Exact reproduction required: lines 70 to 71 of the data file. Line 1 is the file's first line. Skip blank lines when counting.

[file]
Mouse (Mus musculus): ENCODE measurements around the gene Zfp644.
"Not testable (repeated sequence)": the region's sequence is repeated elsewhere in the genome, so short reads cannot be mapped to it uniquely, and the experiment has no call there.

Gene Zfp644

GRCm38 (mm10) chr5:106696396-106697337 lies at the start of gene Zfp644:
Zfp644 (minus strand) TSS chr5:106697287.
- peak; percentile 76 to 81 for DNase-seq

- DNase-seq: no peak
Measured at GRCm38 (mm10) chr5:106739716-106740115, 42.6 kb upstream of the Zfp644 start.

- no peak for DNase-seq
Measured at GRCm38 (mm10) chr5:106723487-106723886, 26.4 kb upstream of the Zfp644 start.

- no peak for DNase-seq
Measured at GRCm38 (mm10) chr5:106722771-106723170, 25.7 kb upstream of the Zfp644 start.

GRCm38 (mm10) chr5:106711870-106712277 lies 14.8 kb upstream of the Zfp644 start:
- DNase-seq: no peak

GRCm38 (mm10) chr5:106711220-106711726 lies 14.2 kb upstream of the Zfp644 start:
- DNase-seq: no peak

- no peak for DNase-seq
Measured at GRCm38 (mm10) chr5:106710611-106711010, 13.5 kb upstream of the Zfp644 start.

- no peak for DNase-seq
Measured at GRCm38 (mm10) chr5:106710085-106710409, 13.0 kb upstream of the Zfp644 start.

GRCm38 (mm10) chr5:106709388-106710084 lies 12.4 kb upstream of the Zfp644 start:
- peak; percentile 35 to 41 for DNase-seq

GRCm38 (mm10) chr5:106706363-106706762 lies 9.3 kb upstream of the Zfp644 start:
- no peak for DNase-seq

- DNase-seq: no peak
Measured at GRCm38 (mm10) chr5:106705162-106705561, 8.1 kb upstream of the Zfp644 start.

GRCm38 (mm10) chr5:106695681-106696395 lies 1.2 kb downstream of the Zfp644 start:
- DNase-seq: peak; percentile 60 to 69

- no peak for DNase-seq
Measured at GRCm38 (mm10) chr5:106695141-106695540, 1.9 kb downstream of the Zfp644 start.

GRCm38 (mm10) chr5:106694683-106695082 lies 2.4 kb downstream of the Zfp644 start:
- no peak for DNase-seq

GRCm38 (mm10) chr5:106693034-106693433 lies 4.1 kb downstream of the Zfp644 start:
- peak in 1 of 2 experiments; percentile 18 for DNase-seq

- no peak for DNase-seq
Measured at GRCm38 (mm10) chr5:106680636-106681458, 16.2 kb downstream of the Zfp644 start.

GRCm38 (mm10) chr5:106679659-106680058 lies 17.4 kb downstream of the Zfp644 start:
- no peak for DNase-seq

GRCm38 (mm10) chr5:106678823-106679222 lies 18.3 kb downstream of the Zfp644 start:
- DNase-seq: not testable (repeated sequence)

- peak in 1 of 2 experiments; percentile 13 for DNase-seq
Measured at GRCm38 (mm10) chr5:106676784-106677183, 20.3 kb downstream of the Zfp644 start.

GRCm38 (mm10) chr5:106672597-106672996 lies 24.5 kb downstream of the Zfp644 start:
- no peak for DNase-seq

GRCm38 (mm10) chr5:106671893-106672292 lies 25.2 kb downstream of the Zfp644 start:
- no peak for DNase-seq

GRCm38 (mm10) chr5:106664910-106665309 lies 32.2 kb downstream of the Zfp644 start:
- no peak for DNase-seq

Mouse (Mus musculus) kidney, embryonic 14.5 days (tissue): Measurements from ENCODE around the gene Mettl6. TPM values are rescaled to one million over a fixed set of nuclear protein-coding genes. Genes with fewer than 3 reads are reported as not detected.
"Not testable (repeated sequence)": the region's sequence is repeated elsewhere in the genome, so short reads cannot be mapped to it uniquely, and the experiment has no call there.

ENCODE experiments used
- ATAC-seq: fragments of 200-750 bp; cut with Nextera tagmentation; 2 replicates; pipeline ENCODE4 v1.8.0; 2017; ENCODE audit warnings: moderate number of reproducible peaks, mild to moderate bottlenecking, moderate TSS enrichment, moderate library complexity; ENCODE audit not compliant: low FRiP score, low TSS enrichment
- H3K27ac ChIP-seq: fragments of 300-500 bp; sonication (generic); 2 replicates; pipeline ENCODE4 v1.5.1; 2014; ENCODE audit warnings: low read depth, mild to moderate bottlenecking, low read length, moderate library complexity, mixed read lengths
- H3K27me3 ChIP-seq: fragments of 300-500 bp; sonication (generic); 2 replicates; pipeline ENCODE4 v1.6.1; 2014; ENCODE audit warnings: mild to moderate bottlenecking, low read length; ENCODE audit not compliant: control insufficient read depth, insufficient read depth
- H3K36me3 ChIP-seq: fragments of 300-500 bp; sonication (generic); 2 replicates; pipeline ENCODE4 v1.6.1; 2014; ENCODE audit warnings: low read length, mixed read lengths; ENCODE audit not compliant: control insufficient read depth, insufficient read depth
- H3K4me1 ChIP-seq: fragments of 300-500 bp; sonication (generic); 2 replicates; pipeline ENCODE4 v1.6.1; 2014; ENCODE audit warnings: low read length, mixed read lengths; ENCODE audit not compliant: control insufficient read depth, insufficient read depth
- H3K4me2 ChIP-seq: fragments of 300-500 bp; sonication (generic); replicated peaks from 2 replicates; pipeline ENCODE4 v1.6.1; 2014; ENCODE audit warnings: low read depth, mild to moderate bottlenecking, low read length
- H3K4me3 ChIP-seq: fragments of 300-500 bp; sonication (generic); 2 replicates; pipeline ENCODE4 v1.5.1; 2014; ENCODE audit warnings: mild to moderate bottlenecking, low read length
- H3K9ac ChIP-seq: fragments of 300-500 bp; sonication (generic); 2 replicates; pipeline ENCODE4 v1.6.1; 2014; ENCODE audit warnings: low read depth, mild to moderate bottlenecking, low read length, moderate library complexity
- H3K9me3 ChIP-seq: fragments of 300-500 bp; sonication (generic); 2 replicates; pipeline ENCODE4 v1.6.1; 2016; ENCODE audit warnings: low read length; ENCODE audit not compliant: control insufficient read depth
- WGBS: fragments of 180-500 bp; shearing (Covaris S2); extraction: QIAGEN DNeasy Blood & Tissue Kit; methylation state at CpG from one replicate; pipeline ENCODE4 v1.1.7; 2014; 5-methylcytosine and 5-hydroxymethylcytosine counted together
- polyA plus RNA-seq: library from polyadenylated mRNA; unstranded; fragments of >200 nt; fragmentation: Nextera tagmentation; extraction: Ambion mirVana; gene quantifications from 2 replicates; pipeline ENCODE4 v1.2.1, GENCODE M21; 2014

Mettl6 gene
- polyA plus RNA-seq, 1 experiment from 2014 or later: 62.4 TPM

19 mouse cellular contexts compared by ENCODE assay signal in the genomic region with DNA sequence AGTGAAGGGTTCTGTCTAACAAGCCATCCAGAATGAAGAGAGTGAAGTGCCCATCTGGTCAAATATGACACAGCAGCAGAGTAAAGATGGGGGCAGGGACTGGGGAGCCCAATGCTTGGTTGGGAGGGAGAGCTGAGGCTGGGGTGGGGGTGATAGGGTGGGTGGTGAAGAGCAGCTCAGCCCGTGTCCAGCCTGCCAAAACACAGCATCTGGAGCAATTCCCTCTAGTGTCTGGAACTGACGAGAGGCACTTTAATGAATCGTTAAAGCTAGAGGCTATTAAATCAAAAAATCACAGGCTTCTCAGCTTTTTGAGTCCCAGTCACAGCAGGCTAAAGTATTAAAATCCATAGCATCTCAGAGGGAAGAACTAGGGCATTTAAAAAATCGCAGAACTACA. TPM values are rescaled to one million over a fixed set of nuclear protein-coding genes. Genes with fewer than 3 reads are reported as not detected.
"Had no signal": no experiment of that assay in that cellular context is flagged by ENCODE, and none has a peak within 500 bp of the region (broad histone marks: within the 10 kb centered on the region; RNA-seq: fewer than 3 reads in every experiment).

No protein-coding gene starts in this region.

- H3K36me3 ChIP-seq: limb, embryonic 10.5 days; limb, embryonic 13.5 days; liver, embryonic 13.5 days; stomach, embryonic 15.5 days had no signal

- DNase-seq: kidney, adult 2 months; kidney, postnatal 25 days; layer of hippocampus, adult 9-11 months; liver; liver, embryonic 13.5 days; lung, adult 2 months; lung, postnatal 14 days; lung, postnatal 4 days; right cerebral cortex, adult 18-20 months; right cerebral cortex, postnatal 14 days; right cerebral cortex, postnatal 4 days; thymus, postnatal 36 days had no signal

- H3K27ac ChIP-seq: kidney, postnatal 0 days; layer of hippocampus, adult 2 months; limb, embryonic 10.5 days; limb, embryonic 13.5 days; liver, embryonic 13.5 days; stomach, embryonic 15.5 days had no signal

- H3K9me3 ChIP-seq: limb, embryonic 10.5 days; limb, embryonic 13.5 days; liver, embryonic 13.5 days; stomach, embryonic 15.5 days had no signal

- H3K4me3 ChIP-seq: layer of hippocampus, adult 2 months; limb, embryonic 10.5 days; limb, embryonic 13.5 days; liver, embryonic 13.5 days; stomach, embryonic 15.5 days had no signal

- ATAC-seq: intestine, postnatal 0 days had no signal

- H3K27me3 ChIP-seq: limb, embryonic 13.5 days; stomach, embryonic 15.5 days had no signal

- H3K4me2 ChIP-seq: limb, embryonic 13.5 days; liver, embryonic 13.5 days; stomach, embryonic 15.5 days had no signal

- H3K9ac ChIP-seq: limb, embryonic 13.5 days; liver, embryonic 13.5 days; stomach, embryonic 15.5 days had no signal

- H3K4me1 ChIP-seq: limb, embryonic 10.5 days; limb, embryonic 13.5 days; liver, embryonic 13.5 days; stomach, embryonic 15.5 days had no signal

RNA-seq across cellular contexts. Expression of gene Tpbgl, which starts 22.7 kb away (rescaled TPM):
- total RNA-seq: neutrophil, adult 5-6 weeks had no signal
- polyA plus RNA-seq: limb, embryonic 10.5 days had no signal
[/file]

- H3K27ac ChIP-seq: kidney, postnatal 0 days; layer of hippocampus, adult 2 months; limb, embryonic 10.5 days; limb, embryonic 13.5 days; liver, embryonic 13.5 days; stomach, embryonic 15.5 days had no signal

- H3K9me3 ChIP-seq: limb, embryonic 10.5 days; limb, embryonic 13.5 days; liver, embryonic 13.5 days; stomach, embryonic 15.5 days had no signal